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Why you should do the math before booking an Aeroplan stopover

Oct. 14, 2022
6 min read
Air Canada planes on the tarmac in Toronto
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Aeroplan’s stopover feature is simple and a fan favorite: You can turn one trip into two for only 5,000 points.

When booking a flight from one region to another, you can stop in one city and explore to your heart’s content (up to 45 days) before continuing on the same ticket to another city. Rather than buying two separate tickets, this stopover benefit can often save tens of thousands of points if used properly.

What’s better? Aeroplan allows you to add a stopover on a one-way flight. So you could turn a round-trip itinerary (two one-ways) into a three-city trip for only 10,000 more points (5,000 per one-way).

The additional points should be easy enough to earn with Aeroplan's numerous transferable points partners, including American Express Membership Rewards, Chase Ultimate Rewards, Capital One miles and Marriott Bonvoy. If you are running low on transferable rewards, getting the Aeroplan® Credit Card should have you up and running in no time.

But there are some times when it makes more sense to book separate one-way tickets. So, let's consider when you should skip Aeroplan's stopover feature to save points while still booking your desired route.

When it makes more sense to book 2 one-way tickets

An Air Canada jet waits at a gate. SEAN CUDAHY/THE POINTS GUY

One trip where it might seem to make sense to book a stopover would be a trip from California to visit Switzerland and Italy.

Booking the stopover is not too difficult. Simply plug in the departure city, the stopover city (first stop), the destination city (second stop) and the stopover length in the stopover city. Then, let Aeroplan price out your redemption.


This itinerary would include a business-class flight on Air Canada’s Star Alliance partner Swiss International Air Lines from San Francisco to Zurich. Then, you can explore Switzerland to your heart's content before continuing to Rome (also in business class) for 95,000 points.


Compared to the cost of booking this ticket from San Francisco to Rome, connecting in Zurich (and not being able to properly stop over and explore) for 90,000 points, this appears to be a worthwhile endeavor.

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How booking 2 separate tickets is cheaper

However, while this appears to be a good deal, there's a little more to the story for this redemption. Let's compare this stopover itinerary to booking two one-way tickets: one from San Francisco to Zurich and one from Zurich to Rome.

In this case, booking a business-class award from San Francisco to Zurich would cost 70,000 points.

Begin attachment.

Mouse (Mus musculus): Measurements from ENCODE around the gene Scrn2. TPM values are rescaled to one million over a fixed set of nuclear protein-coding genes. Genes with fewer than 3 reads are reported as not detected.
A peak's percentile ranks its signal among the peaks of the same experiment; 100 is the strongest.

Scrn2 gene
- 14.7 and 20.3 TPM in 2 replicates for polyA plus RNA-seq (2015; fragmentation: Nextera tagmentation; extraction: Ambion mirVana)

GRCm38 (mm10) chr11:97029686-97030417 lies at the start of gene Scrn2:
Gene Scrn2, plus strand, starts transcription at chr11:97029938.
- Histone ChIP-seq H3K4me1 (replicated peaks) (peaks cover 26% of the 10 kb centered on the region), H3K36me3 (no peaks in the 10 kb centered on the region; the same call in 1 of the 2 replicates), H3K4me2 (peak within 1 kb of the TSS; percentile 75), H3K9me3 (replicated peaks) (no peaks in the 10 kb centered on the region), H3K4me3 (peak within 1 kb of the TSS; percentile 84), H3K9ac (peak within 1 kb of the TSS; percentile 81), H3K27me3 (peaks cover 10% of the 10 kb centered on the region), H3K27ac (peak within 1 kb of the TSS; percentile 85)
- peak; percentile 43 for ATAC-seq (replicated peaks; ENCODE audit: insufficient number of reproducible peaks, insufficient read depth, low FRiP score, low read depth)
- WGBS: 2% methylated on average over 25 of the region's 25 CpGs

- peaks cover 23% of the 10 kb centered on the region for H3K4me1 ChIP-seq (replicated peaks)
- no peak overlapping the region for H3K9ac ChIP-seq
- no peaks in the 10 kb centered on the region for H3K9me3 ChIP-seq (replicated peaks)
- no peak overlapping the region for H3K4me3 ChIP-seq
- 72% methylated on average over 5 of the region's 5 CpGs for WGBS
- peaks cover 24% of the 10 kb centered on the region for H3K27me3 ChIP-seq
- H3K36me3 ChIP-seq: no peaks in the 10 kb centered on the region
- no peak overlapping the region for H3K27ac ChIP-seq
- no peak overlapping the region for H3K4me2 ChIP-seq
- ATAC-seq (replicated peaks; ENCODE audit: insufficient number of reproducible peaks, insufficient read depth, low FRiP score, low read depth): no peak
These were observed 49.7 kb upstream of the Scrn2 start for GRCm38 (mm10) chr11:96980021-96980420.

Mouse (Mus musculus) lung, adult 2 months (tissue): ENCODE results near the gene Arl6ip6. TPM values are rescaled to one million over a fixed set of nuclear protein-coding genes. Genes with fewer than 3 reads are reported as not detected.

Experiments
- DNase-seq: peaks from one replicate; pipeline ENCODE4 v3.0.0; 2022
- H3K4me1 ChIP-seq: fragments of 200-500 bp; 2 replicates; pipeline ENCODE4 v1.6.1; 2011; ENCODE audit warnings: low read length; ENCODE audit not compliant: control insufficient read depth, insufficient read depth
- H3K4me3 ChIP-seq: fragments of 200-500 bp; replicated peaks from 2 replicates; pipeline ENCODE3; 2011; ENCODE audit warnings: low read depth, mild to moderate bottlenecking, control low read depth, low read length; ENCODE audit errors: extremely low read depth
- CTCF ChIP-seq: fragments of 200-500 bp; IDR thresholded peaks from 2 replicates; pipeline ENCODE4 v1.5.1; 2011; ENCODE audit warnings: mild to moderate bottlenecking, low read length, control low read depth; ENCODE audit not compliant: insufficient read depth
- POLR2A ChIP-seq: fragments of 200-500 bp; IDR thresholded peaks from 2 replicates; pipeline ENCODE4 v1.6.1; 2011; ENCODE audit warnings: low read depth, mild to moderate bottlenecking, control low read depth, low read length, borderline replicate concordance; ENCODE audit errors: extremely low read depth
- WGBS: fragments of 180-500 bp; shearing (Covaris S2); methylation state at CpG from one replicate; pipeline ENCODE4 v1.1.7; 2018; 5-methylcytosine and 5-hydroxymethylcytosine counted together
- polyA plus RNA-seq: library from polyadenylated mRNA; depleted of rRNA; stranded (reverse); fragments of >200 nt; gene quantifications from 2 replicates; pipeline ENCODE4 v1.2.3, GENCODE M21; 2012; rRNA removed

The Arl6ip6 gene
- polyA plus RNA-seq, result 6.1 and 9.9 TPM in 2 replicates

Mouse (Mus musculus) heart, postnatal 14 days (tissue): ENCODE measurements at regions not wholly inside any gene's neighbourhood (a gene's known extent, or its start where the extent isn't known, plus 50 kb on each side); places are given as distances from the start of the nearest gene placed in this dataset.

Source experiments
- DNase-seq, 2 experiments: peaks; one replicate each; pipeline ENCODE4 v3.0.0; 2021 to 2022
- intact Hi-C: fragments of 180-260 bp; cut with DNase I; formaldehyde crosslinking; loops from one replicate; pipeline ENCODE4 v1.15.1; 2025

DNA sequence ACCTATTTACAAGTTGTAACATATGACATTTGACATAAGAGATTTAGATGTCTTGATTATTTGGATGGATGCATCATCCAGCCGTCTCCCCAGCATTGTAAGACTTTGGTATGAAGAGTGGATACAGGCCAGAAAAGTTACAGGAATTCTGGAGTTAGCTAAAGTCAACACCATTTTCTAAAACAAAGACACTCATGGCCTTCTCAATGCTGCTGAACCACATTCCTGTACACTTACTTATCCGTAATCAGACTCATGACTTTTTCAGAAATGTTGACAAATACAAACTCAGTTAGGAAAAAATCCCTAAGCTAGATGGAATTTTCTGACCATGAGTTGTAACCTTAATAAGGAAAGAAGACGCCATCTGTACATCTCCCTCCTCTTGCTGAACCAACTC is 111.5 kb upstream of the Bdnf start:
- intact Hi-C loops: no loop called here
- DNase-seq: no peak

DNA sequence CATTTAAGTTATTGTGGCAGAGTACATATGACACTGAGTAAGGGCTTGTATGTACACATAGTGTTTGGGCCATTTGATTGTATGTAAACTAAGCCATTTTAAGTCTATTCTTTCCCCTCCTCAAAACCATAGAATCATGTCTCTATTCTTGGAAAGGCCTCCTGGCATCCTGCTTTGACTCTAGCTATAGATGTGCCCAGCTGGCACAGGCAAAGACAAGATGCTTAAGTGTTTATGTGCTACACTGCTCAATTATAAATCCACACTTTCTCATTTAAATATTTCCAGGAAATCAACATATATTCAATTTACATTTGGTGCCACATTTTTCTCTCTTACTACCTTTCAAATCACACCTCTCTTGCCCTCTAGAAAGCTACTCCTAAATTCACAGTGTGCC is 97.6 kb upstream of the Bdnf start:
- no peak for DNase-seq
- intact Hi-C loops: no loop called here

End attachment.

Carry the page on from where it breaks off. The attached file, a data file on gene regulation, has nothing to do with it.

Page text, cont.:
And the flight from Zurich to Rome would cost 15,000 points in business class.


In this case, avoiding Aeroplan’s stopover feature and booking two separate awards decreased the overall ticket price from 95,000 points to 85,000 points. TPG values 10,000 Aeroplan points at 1.5 cents per point, meaning you'd get about $150 in savings. That's not too bad for minimal extra effort.

Related: Why Aeroplan’s generous stopover option adds even more value to Amex cards

Why booking a stopover is more expensive

Aren't stopovers supposed to save you points? In most cases with the Aeroplan program, they do. But this isn't always the case.

For this example, Aeroplan's distance-based award chart is the reason for the increased cost. Here's a look at the loyalty program's award chart for North America and Atlantic zones, which covers all of Europe, the Middle East and Africa.


Booking the flight from San Francisco to Zurich clocks in at 5,840 miles, placing it in the second pricing band for flights between 4,001 and 6,000 miles.


Since the flight from Switzerland to Rome (431 miles) pushes the total distance into the third distance band from 6,001 to 8,000 miles, it increases the cost by 20,000 points from 70,000 points to 90,000 points.

But, booking the intra-Europe segment separately would only cost 15,000 points for business, based on the intra-Atlantic Zone award chart. It would also prevent the San Francisco-to-Europe segment from falling into a higher price band and eliminate the 5,000-point stopover fee.


Related: The best ways to maximize Air Canada's Aeroplan program

Bottom line

This isn't to say that Aeroplan stopovers are always a bad deal. The ability to book Aeroplan stopovers for only 5,000 points is a great deal that opens up the possibility to book multicity awards for a fraction of the cost. There are plenty of times when it makes sense to use the feature, saving you thousands of points in the process.

But as you've seen in this example, this isn't always the case. Sometimes, using the stopover feature puts you in the next award chart pricing band. So you should always do the math and double-check that adding a stopover actually saves you points before booking.

Editorial disclaimer: Opinions expressed here are the author’s alone, not those of any bank, credit card issuer, airline or hotel chain, and have not been reviewed, approved or otherwise endorsed by any of these entities.